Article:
Every holiday season, many techies complain vociferously about going home and having to play tech support for all their relatives, especially their parents. Whenever I read the exasperated tweets, I think of this comic masterpiece in McSweeneys: In which I fix my girlfriend's grandparents' wifi and am hailed as a conquering hero by Mike Lacher.
Lo, in the twilight days of the second year of the second decade of the third millennium did a great darkness descend over the wireless internet connectivity of the people of 276 Ferndale Street in the North-Central lands of Iowa. For many years, the gentlefolk of these lands basked in a wireless network overflowing with speed and ample internet, flowing like a river into their Compaq Presario. Many happy days did the people spend checking Hotmail and reading USAToday.com.
But then one gray morning did Internet Explorer 6 no longer load The Google. Refresh was clicked, again and again, but still did Internet Explorer 6 not load The Google. Perhaps The Google was broken, the people thought, but then The Yahoo too did not load. Nor did Hotmail. Nor USAToday.com. The land was thrown into panic. Internet Explorer 6 was minimized then maximized. The Compaq Presario was unplugged then plugged back in. The old mouse was brought out and plugged in beside the new mouse. Still, The Google did not load.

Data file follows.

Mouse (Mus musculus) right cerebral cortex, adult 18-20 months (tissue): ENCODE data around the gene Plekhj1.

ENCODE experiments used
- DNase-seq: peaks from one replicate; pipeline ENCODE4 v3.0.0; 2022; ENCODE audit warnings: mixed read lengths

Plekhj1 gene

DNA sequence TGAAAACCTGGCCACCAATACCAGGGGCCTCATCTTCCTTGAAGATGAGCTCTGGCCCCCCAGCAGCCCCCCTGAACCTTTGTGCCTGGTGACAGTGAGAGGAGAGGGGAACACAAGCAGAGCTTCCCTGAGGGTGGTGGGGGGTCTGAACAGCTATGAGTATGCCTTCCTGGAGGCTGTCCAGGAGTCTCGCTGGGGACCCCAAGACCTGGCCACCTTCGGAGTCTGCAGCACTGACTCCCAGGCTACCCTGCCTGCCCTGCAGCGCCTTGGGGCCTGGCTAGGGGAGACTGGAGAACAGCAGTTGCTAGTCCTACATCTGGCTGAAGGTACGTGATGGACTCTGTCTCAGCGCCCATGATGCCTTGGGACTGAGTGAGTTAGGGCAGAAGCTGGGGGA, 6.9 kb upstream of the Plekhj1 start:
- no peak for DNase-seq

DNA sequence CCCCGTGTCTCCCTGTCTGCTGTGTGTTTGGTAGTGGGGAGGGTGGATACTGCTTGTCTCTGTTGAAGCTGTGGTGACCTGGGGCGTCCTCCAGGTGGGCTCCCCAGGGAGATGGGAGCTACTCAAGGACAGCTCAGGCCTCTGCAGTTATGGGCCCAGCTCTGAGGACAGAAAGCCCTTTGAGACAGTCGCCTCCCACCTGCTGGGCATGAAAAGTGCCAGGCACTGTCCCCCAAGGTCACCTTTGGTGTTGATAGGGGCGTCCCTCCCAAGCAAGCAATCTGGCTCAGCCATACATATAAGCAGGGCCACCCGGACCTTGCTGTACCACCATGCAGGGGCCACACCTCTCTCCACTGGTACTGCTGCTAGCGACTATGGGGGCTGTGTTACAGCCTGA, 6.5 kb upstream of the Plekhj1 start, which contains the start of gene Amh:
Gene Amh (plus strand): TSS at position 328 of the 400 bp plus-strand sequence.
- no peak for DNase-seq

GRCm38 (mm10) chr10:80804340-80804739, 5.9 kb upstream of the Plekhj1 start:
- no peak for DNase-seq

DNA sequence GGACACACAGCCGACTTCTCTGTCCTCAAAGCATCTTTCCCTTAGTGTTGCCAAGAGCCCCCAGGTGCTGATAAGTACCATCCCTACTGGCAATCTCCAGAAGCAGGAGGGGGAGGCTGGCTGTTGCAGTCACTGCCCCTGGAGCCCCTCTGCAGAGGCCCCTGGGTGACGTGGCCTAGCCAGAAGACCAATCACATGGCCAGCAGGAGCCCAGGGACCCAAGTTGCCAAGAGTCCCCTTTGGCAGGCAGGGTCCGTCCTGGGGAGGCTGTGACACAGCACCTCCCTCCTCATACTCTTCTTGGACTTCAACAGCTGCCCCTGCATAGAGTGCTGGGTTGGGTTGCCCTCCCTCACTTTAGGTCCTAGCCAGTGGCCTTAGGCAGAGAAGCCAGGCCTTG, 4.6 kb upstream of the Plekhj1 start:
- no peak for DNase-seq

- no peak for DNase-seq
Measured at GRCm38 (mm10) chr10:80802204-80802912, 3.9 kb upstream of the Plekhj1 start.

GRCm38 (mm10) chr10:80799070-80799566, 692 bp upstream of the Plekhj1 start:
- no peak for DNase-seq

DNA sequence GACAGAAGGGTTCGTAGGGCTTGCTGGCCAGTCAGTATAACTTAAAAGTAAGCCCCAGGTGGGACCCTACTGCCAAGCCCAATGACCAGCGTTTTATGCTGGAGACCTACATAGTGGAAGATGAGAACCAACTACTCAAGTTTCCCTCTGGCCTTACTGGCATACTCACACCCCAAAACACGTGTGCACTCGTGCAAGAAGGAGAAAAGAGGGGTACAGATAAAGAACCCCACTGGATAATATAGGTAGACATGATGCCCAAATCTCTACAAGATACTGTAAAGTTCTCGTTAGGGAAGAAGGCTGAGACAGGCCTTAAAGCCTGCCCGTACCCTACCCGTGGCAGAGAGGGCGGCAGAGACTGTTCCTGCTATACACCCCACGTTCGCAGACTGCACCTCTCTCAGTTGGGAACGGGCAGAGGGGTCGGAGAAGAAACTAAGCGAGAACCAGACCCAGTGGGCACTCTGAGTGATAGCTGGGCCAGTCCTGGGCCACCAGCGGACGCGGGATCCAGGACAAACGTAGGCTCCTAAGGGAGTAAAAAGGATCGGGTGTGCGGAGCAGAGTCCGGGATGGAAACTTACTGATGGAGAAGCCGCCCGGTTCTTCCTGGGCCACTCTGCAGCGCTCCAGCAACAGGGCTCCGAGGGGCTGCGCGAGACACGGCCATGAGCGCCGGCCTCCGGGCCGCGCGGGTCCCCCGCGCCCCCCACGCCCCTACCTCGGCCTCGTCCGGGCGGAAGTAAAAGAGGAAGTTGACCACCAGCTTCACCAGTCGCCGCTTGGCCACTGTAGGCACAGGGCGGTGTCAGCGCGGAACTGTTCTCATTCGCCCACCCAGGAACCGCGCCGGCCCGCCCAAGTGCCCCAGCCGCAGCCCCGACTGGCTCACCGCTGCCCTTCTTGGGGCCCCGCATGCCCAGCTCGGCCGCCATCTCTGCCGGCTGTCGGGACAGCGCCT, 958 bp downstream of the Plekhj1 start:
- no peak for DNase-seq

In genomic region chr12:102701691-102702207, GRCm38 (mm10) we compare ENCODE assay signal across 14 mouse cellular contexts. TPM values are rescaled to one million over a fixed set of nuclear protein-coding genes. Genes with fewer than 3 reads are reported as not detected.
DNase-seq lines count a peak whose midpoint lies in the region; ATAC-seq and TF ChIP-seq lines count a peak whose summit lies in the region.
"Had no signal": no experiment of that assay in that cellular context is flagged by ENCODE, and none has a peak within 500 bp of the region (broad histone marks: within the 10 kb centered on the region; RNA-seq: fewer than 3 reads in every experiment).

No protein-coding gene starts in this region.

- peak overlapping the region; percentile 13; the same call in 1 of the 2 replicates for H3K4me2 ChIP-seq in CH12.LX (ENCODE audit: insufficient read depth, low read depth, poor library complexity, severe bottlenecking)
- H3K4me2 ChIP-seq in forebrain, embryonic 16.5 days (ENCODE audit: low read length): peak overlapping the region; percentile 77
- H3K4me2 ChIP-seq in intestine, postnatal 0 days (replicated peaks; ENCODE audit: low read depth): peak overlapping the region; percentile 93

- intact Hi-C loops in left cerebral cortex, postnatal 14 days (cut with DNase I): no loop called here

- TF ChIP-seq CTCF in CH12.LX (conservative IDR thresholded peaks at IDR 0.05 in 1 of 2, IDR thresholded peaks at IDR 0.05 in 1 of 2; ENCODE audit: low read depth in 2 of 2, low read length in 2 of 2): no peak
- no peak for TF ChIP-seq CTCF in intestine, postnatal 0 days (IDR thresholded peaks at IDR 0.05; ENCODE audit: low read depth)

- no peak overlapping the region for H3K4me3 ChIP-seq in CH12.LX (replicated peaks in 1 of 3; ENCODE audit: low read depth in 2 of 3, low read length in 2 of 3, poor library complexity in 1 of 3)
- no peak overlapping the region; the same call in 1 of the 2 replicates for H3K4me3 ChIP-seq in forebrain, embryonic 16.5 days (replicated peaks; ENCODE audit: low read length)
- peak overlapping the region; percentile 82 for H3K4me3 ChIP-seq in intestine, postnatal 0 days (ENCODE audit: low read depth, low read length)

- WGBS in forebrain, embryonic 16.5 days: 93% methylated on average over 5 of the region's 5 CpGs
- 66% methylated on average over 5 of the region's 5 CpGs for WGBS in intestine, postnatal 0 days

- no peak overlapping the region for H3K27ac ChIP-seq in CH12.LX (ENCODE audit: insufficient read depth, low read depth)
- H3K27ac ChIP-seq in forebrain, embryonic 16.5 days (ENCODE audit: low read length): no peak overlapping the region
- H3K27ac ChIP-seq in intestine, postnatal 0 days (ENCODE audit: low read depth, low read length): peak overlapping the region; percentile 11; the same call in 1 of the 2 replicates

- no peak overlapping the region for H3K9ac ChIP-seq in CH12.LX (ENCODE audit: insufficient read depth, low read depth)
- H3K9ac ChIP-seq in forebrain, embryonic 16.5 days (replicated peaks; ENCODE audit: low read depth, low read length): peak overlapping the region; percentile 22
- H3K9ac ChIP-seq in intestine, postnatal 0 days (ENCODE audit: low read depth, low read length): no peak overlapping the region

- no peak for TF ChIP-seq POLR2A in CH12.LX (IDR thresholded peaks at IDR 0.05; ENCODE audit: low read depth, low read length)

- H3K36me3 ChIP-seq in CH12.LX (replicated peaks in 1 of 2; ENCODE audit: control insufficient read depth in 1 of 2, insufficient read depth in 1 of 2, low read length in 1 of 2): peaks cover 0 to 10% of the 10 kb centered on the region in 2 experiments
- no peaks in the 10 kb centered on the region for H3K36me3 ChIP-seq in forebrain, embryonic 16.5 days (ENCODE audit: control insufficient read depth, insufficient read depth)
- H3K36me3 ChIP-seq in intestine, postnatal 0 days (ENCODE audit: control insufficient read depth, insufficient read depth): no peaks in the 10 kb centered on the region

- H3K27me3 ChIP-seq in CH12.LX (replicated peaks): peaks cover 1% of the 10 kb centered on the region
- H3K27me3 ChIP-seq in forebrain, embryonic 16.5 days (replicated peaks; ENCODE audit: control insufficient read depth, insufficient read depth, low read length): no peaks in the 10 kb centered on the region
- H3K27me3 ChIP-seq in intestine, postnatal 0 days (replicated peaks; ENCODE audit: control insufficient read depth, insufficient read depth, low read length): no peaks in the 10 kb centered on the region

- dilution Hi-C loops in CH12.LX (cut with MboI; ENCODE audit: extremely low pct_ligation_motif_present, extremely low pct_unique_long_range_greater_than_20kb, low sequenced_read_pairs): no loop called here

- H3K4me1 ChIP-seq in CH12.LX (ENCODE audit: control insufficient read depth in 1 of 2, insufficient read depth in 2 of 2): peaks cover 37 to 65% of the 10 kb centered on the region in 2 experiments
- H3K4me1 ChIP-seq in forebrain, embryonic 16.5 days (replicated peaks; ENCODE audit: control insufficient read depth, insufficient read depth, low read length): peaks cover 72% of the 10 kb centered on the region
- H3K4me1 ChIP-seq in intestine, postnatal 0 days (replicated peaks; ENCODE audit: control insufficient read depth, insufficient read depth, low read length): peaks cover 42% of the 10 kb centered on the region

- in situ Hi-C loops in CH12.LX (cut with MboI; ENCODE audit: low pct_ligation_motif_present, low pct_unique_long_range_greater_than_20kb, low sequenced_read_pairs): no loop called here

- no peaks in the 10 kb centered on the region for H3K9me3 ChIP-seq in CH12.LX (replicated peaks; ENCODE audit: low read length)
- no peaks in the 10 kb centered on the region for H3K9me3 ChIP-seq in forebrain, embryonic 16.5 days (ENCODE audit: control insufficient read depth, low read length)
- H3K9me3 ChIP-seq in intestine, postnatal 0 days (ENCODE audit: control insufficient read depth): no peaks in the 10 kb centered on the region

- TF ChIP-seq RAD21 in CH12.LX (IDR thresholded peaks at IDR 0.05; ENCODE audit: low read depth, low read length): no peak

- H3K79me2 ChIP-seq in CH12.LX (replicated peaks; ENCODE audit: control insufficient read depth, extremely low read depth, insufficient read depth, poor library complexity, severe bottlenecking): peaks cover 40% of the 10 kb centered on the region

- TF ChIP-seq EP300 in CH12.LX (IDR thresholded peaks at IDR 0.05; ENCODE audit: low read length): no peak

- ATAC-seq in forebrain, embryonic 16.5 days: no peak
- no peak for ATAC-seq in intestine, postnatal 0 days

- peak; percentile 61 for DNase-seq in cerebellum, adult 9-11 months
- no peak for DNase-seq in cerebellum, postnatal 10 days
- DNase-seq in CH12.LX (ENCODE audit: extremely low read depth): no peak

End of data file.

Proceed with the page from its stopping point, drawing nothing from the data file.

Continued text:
Some in the kingdom thought the cause of the darkness must be the Router. Little was known of the Router, legend told it had been installed behind the recliner long ago by a shadowy organization known as Comcast. Others in the kingdom believed it was brought by a distant cousin many feasts ago. Concluding the trouble must lie deep within the microchips, the people of 276 Ferndale Street did despair and resign themselves to defeat.
So rather than grumble, remember this: your relatives will regard your ability to fix their gadgets and doodads as some sort of fucking sorcery. Rejoice in your power.